Soto dealt to Yanks for promising crop of pitchers

December 7th, 2023

NASHVILLE, Tenn. -- Sixteen months after the Trade Deadline blockbuster that brought him to San Diego, is no longer a Padre.

As the Winter Meetings wrapped up in Nashville on Wednesday night, the star outfielder was dealt to the Yankees in a seven-player deal that also sent center fielder Trent Grisham to New York. In return, San Diego received a five-player package centered around the pitching it so desperately needed.

Here’s the full deal:

Padres get: RHP , RHP , C , RHP Drew Thorpe (Yankees' No. 5 prospect), RHP Randy Vásquez (Yankees' No. 13 prospect)
Yankees get: OF Juan Soto, OF

Soto, of course, is one of the best hitters in the sport in his prime, on a trajectory that might have him headed to Cooperstown. But he's also in his final season of arbitration before he is expected to hit free agency next winter. Additionally, he's due a raise on the $23 million he made in 2023.

"It's very difficult to make a deal where you're trading a player the caliber of Juan Soto," said Padres general manager A.J. Preller. "But if we did that, we wanted to make sure we shored up a bunch of needs. We were able to get some depth, with quality."

The Padres -- with a number of holes on their roster, and especially on their pitching staff -- chose to use Soto to help fill those voids. In the meantime, they stabilized their long-term roster outlook and freed up significant funds to spend elsewhere in free agency or on trades.

The additions were sensible. The Padres needed rotation help in both the short- and long-term. They got both. King is a mid-rotation piece with two more years of control while Brito helps stabilize the current staff depth. Thorpe and Vásquez are on board to bolster an already strong farm system, though Preller noted that he expects both to contribute with the big league club in 2024.

"We needed pitching," Preller said. "We knew we had some free-agent defections here this offseason. … We get some pitchers that, from our perspective, are going to be with us for the next four or five years. A group that we can build with."

The Padres also needed a catcher to pair with presumed starter Luis Campusano. They got that in Higashioka, a strong defensive backstop who has posted a .647 OPS across parts of seven seasons. Higashioka is a free agent after the upcoming season.

But however practical the acquisitions were, it didn't make trading Soto an easy pill to swallow. When the Padres sent a boatload of young talent to the Nationals at the 2022 Deadline, they envisioned having Soto on board for three separate playoff runs. They got only one.

"Trading an impact, A-lane, perennial All-Star, Hall of Fame-type player?" Preller said. "You like when you're acquiring those type of players."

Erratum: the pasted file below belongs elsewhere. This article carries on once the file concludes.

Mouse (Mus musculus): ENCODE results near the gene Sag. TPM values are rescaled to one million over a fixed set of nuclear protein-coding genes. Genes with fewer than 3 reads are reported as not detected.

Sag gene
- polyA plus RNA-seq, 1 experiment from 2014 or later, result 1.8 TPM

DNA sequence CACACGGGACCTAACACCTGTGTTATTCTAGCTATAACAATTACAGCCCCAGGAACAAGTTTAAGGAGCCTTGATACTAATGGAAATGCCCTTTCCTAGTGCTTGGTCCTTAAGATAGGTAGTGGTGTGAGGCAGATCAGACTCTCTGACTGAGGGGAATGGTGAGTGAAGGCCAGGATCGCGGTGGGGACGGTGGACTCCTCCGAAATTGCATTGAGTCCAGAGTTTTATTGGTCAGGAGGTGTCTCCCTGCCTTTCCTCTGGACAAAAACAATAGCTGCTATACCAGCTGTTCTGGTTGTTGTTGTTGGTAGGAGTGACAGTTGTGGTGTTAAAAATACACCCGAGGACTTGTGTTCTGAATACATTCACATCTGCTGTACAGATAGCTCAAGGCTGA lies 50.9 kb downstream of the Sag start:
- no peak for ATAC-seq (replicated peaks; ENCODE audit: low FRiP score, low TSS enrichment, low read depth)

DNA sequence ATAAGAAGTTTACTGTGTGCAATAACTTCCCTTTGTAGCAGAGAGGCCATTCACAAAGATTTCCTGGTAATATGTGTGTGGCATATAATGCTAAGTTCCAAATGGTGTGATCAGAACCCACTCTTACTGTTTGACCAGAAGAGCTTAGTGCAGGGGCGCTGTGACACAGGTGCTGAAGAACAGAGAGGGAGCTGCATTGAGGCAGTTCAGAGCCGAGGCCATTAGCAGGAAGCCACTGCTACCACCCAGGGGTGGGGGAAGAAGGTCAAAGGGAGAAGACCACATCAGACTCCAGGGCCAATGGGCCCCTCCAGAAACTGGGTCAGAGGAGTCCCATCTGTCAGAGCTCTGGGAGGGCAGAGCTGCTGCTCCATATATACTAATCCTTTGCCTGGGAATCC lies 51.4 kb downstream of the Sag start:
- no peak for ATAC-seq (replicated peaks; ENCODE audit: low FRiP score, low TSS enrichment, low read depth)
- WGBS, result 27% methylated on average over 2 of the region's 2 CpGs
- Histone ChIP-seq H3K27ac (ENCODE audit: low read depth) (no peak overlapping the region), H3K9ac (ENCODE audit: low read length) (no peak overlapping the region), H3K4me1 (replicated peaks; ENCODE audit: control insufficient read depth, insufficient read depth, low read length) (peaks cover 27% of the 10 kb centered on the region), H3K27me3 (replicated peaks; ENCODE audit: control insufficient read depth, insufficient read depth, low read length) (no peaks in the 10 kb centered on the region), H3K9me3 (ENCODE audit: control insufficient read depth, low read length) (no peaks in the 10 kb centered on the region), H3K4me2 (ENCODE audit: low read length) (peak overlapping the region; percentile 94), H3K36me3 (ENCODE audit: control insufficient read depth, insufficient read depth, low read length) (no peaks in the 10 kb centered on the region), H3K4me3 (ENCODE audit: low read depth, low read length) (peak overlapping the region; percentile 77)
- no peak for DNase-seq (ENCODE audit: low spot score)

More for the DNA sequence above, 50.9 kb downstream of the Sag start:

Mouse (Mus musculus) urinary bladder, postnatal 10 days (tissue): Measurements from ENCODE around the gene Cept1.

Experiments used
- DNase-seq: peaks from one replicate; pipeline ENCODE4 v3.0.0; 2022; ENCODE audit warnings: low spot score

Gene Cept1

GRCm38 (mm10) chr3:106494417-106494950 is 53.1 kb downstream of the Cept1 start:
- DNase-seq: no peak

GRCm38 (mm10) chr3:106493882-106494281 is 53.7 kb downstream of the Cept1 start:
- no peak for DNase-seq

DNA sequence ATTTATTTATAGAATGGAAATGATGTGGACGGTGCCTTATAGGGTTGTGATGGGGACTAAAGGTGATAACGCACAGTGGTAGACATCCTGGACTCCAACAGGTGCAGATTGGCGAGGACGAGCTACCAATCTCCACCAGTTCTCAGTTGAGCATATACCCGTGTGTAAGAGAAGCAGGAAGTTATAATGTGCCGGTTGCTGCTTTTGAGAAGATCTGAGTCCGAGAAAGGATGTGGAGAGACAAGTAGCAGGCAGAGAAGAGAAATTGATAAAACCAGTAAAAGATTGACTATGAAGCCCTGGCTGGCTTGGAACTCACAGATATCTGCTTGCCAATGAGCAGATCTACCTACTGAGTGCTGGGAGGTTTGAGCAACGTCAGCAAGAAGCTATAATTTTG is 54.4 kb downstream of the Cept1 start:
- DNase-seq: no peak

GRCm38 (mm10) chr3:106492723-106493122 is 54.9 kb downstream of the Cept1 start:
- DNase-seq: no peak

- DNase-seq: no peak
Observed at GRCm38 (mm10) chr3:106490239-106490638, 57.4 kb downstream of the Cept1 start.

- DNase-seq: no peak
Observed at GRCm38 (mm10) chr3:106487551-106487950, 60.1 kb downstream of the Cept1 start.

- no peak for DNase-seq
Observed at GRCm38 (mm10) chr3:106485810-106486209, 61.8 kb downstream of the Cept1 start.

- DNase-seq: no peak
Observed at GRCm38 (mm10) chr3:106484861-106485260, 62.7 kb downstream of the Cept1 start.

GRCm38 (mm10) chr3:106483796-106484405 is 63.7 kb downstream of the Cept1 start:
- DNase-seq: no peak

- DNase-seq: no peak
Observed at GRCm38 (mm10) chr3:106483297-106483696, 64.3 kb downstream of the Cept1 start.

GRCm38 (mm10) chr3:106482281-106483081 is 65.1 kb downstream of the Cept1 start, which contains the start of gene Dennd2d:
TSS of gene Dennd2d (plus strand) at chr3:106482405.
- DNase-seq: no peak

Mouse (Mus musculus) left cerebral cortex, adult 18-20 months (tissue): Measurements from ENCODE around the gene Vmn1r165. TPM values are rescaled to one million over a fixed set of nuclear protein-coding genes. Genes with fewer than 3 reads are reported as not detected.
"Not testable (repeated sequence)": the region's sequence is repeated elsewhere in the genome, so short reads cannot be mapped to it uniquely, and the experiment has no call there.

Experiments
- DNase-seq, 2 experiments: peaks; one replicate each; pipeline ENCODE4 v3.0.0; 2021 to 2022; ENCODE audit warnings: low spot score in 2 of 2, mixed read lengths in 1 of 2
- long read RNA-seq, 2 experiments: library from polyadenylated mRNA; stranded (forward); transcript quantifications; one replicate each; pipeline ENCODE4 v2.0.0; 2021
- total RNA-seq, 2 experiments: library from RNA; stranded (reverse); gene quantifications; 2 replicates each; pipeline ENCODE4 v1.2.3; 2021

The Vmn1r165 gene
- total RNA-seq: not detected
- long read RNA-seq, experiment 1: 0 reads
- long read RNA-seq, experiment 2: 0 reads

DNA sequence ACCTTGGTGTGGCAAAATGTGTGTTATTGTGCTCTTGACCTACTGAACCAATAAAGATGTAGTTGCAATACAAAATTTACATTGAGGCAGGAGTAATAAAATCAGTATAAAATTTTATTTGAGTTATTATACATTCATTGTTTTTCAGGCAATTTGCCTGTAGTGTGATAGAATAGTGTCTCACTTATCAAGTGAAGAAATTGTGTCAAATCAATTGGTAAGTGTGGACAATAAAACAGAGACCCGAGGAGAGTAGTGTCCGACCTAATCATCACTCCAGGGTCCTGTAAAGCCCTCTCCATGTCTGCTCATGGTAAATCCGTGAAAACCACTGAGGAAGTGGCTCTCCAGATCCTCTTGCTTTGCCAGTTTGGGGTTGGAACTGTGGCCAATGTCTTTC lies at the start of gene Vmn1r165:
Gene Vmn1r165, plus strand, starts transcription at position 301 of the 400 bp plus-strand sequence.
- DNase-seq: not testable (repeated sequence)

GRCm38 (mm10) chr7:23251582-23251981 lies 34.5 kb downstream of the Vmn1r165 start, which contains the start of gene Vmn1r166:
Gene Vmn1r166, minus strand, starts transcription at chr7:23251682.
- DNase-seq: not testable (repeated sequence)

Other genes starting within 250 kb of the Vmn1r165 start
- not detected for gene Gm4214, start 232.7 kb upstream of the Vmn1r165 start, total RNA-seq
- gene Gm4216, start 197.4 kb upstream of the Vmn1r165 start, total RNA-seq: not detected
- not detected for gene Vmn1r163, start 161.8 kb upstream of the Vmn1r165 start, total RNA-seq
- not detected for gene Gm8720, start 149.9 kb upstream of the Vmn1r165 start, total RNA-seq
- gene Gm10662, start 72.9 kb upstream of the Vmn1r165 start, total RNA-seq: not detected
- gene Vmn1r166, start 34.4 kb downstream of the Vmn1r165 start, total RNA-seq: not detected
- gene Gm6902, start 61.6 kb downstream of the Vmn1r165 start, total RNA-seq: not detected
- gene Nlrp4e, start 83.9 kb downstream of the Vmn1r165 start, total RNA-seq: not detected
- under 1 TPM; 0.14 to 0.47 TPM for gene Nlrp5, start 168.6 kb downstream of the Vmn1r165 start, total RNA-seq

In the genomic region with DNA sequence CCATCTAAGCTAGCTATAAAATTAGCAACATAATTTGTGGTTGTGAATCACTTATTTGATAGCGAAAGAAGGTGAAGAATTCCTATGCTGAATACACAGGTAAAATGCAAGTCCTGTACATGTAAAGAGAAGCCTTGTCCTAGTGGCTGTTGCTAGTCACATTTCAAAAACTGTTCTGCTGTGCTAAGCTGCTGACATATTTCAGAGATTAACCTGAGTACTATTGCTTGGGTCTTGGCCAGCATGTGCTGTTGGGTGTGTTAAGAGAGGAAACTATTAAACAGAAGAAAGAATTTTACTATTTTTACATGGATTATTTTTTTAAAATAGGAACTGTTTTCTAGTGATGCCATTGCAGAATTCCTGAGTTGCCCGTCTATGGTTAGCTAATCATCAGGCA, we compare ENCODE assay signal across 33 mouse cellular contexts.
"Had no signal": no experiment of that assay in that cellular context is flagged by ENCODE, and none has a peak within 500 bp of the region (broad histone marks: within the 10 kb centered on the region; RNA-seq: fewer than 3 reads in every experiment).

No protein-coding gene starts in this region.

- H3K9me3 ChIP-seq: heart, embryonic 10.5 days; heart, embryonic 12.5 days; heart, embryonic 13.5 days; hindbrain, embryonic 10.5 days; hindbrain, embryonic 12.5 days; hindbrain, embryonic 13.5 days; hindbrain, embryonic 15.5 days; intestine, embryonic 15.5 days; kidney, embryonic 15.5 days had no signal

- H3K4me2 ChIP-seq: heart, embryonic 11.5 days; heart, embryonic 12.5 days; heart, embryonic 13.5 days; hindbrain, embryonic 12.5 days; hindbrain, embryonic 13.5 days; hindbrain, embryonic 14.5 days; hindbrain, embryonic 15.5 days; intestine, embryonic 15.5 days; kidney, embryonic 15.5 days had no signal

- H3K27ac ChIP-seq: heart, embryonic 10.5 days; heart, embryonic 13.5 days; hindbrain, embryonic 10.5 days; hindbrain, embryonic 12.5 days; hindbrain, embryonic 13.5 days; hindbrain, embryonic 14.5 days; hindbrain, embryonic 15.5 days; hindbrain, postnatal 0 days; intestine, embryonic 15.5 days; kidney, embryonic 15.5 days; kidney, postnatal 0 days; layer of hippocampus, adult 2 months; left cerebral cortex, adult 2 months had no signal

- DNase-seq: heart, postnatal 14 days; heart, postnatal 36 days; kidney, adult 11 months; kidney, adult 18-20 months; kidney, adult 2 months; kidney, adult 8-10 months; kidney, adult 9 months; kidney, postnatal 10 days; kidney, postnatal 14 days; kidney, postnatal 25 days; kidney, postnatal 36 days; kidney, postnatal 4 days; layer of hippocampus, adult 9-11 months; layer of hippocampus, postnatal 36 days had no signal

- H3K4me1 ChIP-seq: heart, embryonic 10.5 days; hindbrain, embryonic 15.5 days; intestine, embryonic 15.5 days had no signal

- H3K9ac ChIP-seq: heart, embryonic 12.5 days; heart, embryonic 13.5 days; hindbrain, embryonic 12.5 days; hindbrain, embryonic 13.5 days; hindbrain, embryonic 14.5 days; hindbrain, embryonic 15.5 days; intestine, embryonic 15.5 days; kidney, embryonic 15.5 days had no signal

Preller noted that 10 teams called the Padres to discuss potential Soto trades over the past week or so. When asked what it was like having a trade chip like Soto to dangle, Preller grew rueful for the first time.

"A little bit exciting and disappointing," Preller said. "You're talking about a future Hall of Famer. We've been on both ends of it."

Indeed, they have. On Aug. 2, 2022, the Padres sent a package of six players to the Nationals to acquire Soto.

San Diego reached the playoffs that season, with Soto as a key October contributor in the team's run to its first NLCS in 24 years. But while Soto starred in 2023 -- slashing .275/.410/.519 with 35 homers -- the team floundered and missed the postseason.

Sensing that Soto was unlikely to sign a long-term extension in San Diego, the Padres pivoted. Preller said a formal extension was never presented to Soto, but through talks with his representatives, the team felt it was unlikely he'd sign long-term.

From there, the Padres had two options: They could stick Soto in the middle of their 2024 lineup and let him hit the market after the '24 season. Or they could recoup value, while gaining some measure of financial flexibility to make further moves this winter.

"From a big-picture perspective, it was a move that just opened up a lot of different avenues for us, and that definitely was part of our thought process," Preller said.

One of those avenues will be acquiring another outfielder. Maybe two. The Padres didn't merely trade Soto, after all. They also dealt a two-time Gold Glove Award-winning center fielder in Grisham.

On the pitching side, there was value to be gained by dealing Soto and helping to fill out a rotation that saw the departures of Blake Snell, Michael Wacha, Seth Lugo and Nick Martinez. But Preller was still quick to note that, yes, "We're going to keep looking to add starting pitching."

With a core of Manny Machado, Fernando Tatis Jr., Xander Bogaerts, Yu Darvish and Joe Musgrove already in place, the Padres still believe deeply that they can build a contending roster -- in 2024 and beyond.

That's harder to do without Soto than with him. But after a week that was largely uneventful for most other clubs, the Padres managed to depart the Gaylord Opryland Resort in Nashville, having addressed their biggest need in a major way.

The price? Undeniably steep.